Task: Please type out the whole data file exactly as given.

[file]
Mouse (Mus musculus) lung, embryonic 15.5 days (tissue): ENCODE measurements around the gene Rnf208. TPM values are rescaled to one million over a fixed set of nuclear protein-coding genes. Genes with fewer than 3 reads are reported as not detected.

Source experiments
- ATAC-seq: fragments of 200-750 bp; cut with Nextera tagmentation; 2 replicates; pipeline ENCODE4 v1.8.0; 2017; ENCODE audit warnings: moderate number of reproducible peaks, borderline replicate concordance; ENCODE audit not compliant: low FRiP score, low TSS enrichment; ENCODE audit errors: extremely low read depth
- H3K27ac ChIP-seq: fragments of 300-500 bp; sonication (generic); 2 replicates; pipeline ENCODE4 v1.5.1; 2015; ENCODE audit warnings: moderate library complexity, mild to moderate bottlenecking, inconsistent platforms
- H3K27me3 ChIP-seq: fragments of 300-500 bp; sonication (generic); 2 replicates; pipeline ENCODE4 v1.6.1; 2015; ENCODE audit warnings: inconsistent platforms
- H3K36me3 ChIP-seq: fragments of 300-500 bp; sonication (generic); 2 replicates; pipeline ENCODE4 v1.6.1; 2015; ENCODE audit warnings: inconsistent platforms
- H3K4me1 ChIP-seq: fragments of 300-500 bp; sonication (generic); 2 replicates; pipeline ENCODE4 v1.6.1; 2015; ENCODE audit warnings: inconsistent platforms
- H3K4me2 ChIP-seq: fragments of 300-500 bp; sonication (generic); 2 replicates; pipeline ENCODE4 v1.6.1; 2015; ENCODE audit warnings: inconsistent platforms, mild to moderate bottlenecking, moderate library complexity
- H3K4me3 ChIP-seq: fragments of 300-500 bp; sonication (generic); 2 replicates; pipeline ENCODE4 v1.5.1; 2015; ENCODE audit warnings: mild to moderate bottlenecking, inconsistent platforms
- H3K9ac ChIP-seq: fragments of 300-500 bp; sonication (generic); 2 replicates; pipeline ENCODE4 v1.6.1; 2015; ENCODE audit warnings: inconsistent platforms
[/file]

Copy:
Mouse (Mus musculus) lung, embryonic 15.5 days (tissue): ENCODE measurements around the gene Rnf208. TPM values are rescaled to one million over a fixed set of nuclear protein-coding genes. Genes with fewer than 3 reads are reported as not detected.

Source experiments
- ATAC-seq: fragments of 200-750 bp; cut with Nextera tagmentation; 2 replicates; pipeline ENCODE4 v1.8.0; 2017; ENCODE audit warnings: moderate number of reproducible peaks, borderline replicate concordance; ENCODE audit not compliant: low FRiP score, low TSS enrichment; ENCODE audit errors: extremely low read depth
- H3K27ac ChIP-seq: fragments of 300-500 bp; sonication (generic); 2 replicates; pipeline ENCODE4 v1.5.1; 2015; ENCODE audit warnings: moderate library complexity, mild to moderate bottlenecking, inconsistent platforms
- H3K27me3 ChIP-seq: fragments of 300-500 bp; sonication (generic); 2 replicates; pipeline ENCODE4 v1.6.1; 2015; ENCODE audit warnings: inconsistent platforms
- H3K36me3 ChIP-seq: fragments of 300-500 bp; sonication (generic); 2 replicates; pipeline ENCODE4 v1.6.1; 2015; ENCODE audit warnings: inconsistent platforms
- H3K4me1 ChIP-seq: fragments of 300-500 bp; sonication (generic); 2 replicates; pipeline ENCODE4 v1.6.1; 2015; ENCODE audit warnings: inconsistent platforms
- H3K4me2 ChIP-seq: fragments of 300-500 bp; sonication (generic); 2 replicates; pipeline ENCODE4 v1.6.1; 2015; ENCODE audit warnings: inconsistent platforms, mild to moderate bottlenecking, moderate library complexity
- H3K4me3 ChIP-seq: fragments of 300-500 bp; sonication (generic); 2 replicates; pipeline ENCODE4 v1.5.1; 2015; ENCODE audit warnings: mild to moderate bottlenecking, inconsistent platforms
- H3K9ac ChIP-seq: fragments of 300-500 bp; sonication (generic); 2 replicates; pipeline ENCODE4 v1.6.1; 2015; ENCODE audit warnings: inconsistent platforms